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Wed Mar 11, 2015, 04:57 PM

Why SHOULDN'T ours always be better than theirs?

We get this meme thrown at us all the time. Why would anyone argue it's not true?

I mean once you set aside issues of ethics and possible criminality, deviances which aren't really reflective of something like a group of politicians, why would we not expect that sentiment to hold?

Our politicians and OUR group share values, the "betterness" we judge them to have REALLY ought to be quite biased in their favor because what we judge them on as being better is based on shared value of what's better.

Our affinity to those values is, after all, what makes us US, and the lack of other parties sharing those values is what makes them THEM.

How could it be otherwise? So what's happening? Why is the sale of what should be a no-brainer subject needing such a strong sales push?

And what is it that must be overcome? What requires what looks like over an wrought need to indoctrinate people with "OURS ARE ALWAYS BETTER THAN THEIRS?" when primae faciae ours really should be better on values simply because those are assumed to be OUR VALUES.

What went wrong?? Why isn't it patently obvious that in the rigged system that favors elevating view of self ours really should be better on values simply because those are assumed to be OUR VALUES.

Something seems to have gone wrong for anxiety to be so high that the meme demands repetitive reinforcement. Is it possible that some democratic politicians don't really share with the base the values that would make faith in the meme a slam-dunk?

Is it possible that people are afraid that some democratic politicians have gone too far??

I mean obviously Rahm is a jerk and his jerkiness about the liberal base being fucking retards with nowhere to go isn't really a threat to the meme... or maybe could it be it is because it's become something of accepted wisdom among the campaign advisers and their candidates?

I mean if our politicians don't share our values, the system of chauvinism that ought to default to ours are better than theirs' based on our values might be greatly under stress.

In that case there really might be a desperate need to patch the exploit in our governing system that let people who don't share our values try to exploit intragroup loyalty to shared principles and beliefs.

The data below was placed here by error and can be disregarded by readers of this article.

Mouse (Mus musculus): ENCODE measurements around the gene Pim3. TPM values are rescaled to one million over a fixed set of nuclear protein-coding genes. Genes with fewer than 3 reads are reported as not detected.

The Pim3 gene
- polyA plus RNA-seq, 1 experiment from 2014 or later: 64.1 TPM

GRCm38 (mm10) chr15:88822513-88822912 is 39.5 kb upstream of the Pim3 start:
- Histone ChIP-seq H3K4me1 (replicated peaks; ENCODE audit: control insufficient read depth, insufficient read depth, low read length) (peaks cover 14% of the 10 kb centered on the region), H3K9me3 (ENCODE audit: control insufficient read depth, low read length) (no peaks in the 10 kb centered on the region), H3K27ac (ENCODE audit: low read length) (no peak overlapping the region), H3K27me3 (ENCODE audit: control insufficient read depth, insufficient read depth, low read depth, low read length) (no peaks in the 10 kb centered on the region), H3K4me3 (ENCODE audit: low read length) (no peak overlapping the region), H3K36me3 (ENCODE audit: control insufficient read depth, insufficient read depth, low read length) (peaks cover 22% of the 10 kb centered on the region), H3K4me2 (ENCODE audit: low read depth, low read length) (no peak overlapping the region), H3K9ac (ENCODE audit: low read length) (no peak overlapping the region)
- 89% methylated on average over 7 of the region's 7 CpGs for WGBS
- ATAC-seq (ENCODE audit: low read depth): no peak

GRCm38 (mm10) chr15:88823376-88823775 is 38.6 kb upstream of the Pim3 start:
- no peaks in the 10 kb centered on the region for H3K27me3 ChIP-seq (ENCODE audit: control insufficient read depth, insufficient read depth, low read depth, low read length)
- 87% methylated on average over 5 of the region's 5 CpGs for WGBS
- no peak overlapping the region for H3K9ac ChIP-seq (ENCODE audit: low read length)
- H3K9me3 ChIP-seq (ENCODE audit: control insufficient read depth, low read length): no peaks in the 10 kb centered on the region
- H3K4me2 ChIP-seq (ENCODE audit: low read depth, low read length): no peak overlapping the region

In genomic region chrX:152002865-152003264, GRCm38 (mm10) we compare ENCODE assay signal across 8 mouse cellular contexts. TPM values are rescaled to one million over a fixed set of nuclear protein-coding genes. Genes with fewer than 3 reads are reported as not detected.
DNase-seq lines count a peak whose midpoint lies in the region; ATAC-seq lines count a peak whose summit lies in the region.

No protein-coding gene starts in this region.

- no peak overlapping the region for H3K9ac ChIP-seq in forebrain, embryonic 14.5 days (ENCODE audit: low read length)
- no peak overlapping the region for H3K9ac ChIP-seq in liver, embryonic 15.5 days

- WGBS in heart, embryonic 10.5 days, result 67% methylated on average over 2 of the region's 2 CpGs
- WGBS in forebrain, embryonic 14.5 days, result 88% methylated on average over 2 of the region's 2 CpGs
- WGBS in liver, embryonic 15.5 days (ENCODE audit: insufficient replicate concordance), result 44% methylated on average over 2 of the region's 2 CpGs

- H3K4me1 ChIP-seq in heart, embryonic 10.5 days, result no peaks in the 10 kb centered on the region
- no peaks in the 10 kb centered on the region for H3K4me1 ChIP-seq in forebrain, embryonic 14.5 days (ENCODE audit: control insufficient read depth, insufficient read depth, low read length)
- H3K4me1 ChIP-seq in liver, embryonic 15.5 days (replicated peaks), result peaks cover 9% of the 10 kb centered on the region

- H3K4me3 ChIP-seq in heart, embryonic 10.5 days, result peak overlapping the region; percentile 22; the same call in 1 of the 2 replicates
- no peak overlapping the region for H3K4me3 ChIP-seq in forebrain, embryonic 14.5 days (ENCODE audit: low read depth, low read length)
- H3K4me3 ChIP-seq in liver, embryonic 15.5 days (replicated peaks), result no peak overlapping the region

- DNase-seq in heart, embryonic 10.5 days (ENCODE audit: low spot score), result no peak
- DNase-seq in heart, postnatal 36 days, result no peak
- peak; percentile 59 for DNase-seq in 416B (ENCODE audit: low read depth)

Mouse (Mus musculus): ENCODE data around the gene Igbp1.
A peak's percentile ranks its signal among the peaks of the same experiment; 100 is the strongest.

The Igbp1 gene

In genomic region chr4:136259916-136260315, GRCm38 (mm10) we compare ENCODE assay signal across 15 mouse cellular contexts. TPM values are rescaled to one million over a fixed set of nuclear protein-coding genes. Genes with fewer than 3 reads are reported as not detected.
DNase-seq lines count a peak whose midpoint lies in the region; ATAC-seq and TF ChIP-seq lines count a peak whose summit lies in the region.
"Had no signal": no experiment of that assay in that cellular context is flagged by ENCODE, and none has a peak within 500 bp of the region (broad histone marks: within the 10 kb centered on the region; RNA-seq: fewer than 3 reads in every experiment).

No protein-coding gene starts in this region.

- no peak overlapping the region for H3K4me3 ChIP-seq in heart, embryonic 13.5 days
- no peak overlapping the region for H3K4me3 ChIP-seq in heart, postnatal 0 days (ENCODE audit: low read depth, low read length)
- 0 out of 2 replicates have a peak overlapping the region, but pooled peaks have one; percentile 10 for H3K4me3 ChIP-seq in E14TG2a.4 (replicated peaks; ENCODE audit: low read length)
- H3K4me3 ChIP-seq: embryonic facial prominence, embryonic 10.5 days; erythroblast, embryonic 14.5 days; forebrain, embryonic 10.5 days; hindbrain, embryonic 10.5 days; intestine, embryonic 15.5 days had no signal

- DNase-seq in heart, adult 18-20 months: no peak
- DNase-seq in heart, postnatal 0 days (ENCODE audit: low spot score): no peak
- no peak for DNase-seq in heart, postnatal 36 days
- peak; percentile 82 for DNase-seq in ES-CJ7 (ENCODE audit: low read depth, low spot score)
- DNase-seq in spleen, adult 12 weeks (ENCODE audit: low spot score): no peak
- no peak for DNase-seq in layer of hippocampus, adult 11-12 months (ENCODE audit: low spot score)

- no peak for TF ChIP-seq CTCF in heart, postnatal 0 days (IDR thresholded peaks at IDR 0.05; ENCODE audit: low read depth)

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Reply Why SHOULDN'T ours always be better than theirs? (Original post)
HereSince1628 Mar 2015 OP
HereSince1628 Mar 2015 #1
Igel Mar 2015 #2
HereSince1628 Mar 2015 #3

Response to HereSince1628 (Original post)

Wed Mar 11, 2015, 06:43 PM

1. No thoughts on why this meme is being catapulted?

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Response to HereSince1628 (Original post)

Wed Mar 11, 2015, 07:41 PM

2. I find this post to be muddled.

1. Yes, "our" side should be better than theirs. It's my expectation.

2. That does not mean that I assume our side is better than theirs. I refuse to make this assumption and not examine it. If two politicians make the same claim, with the same evidence for or against them, I give neither side more credence. Otherwise I'm setting myself up for being duped.

3. I start with the assumption that all politicians, like the rest of us, are humans. If they make an assertion, I expect it to have evidence. Because, after alll, if our side is better, that includes the willingness to rely on evidence. If I set myself up to be swindled and duped by blindly trusting (D) politicians, that constitutes a moral hazard, now doesn't it, setting temptation in front of them. It's foolish when (R) partisans do it. It's foolish when (D) voters do it.

4. When push comes to shove, I hold (D) politicians to no higher standard than (R) politicians. To do so tips the playing field in ways that make me highly uncomfortable. It means that if there are two groups that are equally corrupt (or pure) I'm going to punish my side and let theirs skate. That strikes me as foolish.